When the Moors arrived to Porto, they found it occupied by the Lusitanians and more recent Christian Visigoths. The Lusitanians and the Galicians living farther north in Braga battled the Moors with the same fierce determination that had driven them against the Romans, and with which they would later drive out the Castilians. The Moors punished them severely for that by laying to waste both Braga and Portucale. However, like the Romans, the Moors found they did not like Asturias, the land north of the Douro River. They thought it was too rainy. So they left Asturias to the Christians, and pulled back south of the Douro.
Not long after retreating from Asturias, the Moors headed toward France. In 735, they marched across the Pyrenees mountains. Before they got too far, they were met and defeated by a Frankish general named Charles Martel. [We will come back to Charles Martel in the article about France.] The Moors retreated once more to their position below the Douro on the Iberian peninsula.
By 790 CE, the Moors had reached the height of their occupation. They inhabited nearly 85 percent of Iberia with their capital at Córdoba. Córdoba was, therefore, the western end of the Muslim culture that extended all the way to the eastern end of Persia. The Muslims brought with them the latest technology from Mesopotamia, particularly their knowledge of astronomy and mathematics. They increased literacy. Over 400,000 books populated the caliph’s library. [The caliph was the Muslim religious leader.] They also brought linen paper to Iberia, which was less costly for producing books than parchment scrolls.(5) Arabian cartography studios developed on the nearby island of Majorca.
Like in Jerusalem, the Muslims made no effort to drive other cultures out of Iberia. On the contrary, they honored the thousands of Jews who had fled to Iberia when they were expelled from Palestine by the Romans and Christians. Muslims called Jews the People of the Book. The caliphs welcomed Jewish scholarship, their astrologers, and physicians, and particularly their knowledge of medicine and chemistry. Muslims, Jews, and even some Christians lived together peacefully as they built the thriving metropolises of Madrid, Toledo, Córdoba, Granada, and Seville. The Muslims continued their occupation of Iberia for the next seven centuries.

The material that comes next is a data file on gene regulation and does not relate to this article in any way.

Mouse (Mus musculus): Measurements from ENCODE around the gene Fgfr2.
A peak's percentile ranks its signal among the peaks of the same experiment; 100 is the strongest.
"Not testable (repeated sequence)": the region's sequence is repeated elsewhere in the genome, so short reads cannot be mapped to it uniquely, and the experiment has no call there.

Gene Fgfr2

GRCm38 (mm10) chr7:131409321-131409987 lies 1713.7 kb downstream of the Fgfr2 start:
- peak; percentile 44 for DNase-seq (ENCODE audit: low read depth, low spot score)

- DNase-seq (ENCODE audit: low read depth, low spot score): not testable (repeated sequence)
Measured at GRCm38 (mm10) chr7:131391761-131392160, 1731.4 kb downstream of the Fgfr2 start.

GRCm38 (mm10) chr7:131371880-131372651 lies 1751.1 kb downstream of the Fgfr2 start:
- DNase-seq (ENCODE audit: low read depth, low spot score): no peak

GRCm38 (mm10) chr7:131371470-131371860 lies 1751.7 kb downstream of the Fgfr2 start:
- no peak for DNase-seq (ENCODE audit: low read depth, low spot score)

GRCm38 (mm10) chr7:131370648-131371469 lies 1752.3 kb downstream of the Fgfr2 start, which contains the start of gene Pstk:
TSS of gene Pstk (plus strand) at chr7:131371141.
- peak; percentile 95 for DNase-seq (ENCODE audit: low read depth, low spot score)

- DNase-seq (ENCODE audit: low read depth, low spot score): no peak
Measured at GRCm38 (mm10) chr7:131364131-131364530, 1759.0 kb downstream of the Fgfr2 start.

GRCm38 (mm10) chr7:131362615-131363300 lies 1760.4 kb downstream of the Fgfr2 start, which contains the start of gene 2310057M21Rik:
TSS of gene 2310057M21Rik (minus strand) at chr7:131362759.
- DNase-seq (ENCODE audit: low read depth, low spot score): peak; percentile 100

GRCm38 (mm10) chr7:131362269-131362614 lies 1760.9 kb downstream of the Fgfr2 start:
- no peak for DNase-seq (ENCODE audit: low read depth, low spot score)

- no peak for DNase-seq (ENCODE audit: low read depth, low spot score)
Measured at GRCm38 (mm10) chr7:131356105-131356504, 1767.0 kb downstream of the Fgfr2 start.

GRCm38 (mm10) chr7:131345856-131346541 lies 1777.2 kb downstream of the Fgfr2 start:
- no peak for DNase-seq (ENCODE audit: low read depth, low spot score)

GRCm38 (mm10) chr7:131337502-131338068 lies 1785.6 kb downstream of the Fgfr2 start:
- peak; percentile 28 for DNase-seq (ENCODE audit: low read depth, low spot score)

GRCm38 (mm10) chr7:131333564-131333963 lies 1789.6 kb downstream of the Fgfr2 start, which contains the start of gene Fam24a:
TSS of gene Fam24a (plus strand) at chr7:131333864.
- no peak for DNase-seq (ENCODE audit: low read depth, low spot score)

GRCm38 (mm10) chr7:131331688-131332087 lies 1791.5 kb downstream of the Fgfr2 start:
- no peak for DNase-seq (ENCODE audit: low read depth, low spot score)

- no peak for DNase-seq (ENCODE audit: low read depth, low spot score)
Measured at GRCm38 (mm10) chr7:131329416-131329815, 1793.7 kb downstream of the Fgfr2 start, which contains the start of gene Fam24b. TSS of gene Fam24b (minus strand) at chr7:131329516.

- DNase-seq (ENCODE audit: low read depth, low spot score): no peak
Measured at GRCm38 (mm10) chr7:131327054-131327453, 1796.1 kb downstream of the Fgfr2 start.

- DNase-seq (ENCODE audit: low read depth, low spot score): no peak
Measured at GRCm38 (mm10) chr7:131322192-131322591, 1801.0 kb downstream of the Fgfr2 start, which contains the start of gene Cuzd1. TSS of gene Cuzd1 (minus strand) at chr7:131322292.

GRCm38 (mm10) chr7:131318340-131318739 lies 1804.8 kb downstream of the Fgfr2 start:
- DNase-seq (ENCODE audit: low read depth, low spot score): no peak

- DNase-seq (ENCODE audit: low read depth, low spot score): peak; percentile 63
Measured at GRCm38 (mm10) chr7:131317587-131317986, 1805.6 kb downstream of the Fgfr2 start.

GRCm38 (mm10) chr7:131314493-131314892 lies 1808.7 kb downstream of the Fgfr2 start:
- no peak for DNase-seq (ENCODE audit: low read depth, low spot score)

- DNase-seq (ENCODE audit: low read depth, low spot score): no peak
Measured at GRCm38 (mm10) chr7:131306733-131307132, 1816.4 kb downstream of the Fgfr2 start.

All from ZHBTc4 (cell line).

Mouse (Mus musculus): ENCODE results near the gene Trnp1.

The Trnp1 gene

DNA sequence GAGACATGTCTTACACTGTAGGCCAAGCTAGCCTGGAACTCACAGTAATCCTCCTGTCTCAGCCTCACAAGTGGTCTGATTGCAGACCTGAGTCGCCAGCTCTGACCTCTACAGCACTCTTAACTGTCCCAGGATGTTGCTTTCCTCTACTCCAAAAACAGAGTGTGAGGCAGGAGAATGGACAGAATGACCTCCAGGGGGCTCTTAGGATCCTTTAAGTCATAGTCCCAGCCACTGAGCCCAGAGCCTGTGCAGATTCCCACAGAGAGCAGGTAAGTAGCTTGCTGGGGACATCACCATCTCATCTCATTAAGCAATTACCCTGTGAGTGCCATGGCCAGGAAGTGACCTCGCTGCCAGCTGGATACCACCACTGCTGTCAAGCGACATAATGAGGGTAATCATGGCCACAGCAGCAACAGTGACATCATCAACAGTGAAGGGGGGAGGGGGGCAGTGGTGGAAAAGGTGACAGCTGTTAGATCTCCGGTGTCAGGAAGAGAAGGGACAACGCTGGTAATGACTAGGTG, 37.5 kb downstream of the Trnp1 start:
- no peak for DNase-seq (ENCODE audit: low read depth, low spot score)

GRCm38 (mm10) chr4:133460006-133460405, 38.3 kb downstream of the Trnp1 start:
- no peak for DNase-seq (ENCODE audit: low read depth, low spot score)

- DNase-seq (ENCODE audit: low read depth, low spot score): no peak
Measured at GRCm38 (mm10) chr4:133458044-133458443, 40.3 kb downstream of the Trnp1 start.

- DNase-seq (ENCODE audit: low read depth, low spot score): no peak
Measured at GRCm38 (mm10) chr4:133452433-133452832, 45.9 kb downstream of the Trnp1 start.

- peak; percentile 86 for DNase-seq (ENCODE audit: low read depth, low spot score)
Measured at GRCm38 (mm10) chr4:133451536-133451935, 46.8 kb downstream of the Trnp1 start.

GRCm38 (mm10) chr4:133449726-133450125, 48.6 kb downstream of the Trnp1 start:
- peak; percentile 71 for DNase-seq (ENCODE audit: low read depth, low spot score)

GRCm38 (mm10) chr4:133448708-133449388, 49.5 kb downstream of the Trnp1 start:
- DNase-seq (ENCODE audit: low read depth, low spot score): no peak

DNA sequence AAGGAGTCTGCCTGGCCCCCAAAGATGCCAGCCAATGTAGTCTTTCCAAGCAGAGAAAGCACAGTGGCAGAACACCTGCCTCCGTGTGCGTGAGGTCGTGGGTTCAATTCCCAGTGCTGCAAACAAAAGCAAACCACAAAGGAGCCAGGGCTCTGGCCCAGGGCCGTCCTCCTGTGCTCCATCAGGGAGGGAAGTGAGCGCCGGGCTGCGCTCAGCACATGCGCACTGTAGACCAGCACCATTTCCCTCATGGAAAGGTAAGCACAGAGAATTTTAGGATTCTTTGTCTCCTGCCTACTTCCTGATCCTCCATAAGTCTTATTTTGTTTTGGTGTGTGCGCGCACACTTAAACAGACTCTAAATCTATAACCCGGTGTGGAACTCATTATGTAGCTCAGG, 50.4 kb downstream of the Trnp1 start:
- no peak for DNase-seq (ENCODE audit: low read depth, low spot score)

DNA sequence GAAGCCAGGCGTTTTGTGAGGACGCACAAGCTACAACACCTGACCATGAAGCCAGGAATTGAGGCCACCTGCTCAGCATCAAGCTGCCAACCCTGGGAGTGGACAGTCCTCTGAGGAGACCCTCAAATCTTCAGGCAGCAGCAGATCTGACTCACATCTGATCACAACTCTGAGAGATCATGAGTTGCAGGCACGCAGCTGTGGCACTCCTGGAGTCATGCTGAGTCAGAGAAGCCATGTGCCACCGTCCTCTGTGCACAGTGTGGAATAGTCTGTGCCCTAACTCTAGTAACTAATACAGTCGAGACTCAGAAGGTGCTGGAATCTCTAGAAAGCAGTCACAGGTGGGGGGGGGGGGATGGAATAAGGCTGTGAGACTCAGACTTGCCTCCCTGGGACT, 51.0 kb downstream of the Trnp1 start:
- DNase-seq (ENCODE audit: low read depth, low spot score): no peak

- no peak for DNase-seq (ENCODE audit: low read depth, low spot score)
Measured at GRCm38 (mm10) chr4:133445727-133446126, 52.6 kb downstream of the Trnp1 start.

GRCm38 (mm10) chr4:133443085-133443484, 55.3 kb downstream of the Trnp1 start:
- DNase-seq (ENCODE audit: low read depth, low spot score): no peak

All the while, the Christian kingdoms in Asturias began to unite. Between 721 and 725, an Asturian warrior named Pelayo combined his forces with those of his Christian neighbors and beat out a Muslim army in the Battle of Covadonga. The Kingdom of Asturias under Pelayo planned to capture back for the Christians the lands the Moors had claimed. This movement, known by its Spanish name, the Reconquista, will take the Christians 700 years to complete.
The Birth of Castile
As the Christians in Asturias conquered lands to the southeast, they built castles to enclose and protect themselves. The land filled with castles came to be known as Castile. Pelayo’s son-in-law, Alfonso, served as the first King of Castile. Alfonso’s son became Alfonso II, King of Asturias and Castile.
[By the way, you may have noticed that the Portuguese word for Alfred is Afonso, whereas the Castilian and Spanish spelling is Alfonso, with an “l.”]
- According to the Christian Bible, there are two Archangels: Gabriel and Raphael.
- This story is similar to the story about the Christian prophet Moses coming face to face with God or an angel on Mount Sinai.
- The quick movement by the Islam religion has sometimes been attributed to the extremely swift and agile Arabian horses.
- Today you can view the Celtic ruins of Citãnia de Briteiros (Britons) near Braga.
- Paper-making technology moved slowly. Early records indicate Pakistanis were making paper in the sixth century. Arabs were making it in Samarkand by 751, Baghdad by 793, Egypt by 900, and finally in Fez, Morocco by 1100.
Next article: Christian Europe